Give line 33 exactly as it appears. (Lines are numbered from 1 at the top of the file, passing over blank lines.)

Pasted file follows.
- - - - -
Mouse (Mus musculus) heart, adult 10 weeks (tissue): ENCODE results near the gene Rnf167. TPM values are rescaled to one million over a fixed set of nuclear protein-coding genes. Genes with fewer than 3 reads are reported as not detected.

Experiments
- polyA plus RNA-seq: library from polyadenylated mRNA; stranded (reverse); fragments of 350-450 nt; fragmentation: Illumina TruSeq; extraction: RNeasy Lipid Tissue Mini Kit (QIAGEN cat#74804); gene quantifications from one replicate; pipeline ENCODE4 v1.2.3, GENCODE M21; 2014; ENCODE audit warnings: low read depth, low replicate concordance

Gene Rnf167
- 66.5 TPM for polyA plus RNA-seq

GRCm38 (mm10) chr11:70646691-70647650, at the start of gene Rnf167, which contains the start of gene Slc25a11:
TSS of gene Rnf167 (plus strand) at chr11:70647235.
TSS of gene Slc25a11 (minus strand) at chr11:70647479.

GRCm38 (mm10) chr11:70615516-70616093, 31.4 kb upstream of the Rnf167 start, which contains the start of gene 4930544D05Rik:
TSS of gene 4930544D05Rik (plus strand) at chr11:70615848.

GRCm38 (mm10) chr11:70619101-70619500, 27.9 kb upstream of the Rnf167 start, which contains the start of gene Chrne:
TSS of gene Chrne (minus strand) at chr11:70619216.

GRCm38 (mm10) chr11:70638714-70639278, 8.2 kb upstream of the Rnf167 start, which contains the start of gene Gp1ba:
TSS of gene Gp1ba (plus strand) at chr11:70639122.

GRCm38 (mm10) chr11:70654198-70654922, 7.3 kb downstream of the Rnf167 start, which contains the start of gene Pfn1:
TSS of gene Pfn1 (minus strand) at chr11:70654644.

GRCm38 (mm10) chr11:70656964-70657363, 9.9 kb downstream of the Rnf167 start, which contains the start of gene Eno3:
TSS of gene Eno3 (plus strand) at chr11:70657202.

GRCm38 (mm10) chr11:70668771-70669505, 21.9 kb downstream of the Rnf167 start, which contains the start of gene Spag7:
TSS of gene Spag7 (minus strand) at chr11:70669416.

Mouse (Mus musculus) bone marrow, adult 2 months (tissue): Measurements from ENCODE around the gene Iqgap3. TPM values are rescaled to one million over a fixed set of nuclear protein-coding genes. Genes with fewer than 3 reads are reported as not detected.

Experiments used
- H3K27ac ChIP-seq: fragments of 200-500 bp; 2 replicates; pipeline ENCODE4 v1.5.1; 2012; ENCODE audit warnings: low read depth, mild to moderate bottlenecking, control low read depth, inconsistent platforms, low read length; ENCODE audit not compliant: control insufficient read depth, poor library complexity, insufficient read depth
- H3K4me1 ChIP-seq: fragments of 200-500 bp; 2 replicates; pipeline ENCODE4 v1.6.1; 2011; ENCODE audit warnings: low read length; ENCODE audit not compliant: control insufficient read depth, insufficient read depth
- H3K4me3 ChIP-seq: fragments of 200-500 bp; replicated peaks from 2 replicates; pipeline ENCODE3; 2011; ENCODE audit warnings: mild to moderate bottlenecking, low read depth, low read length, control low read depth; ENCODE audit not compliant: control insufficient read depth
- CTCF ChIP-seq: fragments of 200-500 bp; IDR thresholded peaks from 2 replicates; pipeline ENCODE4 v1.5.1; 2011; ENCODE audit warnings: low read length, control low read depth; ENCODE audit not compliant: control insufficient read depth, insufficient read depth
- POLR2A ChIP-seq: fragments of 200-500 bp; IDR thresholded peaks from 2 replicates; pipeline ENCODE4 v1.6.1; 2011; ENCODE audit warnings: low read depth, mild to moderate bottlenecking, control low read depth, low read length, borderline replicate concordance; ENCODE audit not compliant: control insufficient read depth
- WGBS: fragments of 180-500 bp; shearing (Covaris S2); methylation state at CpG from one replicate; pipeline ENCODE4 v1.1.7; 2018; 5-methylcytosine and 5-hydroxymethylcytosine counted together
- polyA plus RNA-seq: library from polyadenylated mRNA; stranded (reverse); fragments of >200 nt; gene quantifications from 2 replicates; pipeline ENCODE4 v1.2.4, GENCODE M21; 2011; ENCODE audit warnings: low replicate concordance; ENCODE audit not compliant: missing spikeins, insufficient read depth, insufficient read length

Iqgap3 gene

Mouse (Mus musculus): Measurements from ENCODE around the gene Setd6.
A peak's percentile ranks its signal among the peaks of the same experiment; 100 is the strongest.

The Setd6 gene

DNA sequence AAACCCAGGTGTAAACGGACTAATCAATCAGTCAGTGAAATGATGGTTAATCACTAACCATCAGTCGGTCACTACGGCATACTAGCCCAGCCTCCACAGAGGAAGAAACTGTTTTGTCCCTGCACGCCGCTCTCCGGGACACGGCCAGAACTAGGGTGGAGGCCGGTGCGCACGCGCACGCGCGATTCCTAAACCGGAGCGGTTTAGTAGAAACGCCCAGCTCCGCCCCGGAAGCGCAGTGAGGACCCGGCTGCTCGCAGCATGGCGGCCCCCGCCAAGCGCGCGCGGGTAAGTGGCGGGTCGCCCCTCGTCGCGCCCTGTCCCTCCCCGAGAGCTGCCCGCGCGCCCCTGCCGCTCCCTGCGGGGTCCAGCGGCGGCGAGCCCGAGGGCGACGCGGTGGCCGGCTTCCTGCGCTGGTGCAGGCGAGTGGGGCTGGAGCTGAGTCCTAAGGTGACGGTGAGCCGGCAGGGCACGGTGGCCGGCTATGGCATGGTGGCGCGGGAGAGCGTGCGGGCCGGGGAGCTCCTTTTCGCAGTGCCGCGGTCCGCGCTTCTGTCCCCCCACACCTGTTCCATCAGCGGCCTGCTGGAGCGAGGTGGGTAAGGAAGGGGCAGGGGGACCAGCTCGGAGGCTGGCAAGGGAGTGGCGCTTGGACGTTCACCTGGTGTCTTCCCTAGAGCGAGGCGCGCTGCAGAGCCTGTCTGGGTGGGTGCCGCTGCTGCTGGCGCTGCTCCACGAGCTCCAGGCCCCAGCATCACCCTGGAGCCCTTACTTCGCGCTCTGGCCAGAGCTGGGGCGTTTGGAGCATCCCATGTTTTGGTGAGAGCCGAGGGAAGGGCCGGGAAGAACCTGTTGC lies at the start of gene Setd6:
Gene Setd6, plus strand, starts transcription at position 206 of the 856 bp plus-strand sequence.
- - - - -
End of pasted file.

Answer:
The Setd6 gene